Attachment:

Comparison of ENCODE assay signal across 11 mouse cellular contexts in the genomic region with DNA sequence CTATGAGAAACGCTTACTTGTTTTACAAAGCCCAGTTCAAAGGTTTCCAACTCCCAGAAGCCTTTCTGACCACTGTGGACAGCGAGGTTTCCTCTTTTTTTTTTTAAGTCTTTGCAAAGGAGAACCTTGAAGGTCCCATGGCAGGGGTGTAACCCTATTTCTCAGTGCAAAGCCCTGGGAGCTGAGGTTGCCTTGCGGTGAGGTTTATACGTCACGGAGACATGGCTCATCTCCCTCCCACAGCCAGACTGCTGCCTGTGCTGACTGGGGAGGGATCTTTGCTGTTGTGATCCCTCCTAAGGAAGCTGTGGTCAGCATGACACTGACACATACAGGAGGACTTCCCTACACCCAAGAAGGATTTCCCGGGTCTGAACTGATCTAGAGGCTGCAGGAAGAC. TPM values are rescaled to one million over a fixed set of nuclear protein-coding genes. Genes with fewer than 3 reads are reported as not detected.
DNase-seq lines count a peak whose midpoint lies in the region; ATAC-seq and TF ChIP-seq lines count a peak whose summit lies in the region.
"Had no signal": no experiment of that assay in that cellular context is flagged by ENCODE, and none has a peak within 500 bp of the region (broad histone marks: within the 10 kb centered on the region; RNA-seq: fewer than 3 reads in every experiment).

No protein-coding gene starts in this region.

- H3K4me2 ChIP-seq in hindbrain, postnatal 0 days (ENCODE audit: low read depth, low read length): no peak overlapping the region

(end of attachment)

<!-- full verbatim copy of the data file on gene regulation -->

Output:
Comparison of ENCODE assay signal across 11 mouse cellular contexts in the genomic region with DNA sequence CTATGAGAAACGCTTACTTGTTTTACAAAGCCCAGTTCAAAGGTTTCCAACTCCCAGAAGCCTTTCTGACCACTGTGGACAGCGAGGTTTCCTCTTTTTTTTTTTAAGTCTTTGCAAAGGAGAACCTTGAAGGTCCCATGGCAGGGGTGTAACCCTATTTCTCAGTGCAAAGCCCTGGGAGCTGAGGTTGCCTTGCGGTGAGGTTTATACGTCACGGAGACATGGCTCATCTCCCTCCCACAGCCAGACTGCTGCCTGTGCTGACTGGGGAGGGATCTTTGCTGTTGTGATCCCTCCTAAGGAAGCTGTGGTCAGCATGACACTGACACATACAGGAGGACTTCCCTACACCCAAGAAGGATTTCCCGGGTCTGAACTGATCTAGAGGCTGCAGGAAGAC. TPM values are rescaled to one million over a fixed set of nuclear protein-coding genes. Genes with fewer than 3 reads are reported as not detected.
DNase-seq lines count a peak whose midpoint lies in the region; ATAC-seq and TF ChIP-seq lines count a peak whose summit lies in the region.
"Had no signal": no experiment of that assay in that cellular context is flagged by ENCODE, and none has a peak within 500 bp of the region (broad histone marks: within the 10 kb centered on the region; RNA-seq: fewer than 3 reads in every experiment).

No protein-coding gene starts in this region.

- H3K4me2 ChIP-seq in hindbrain, postnatal 0 days (ENCODE audit: low read depth, low read length): no peak overlapping the region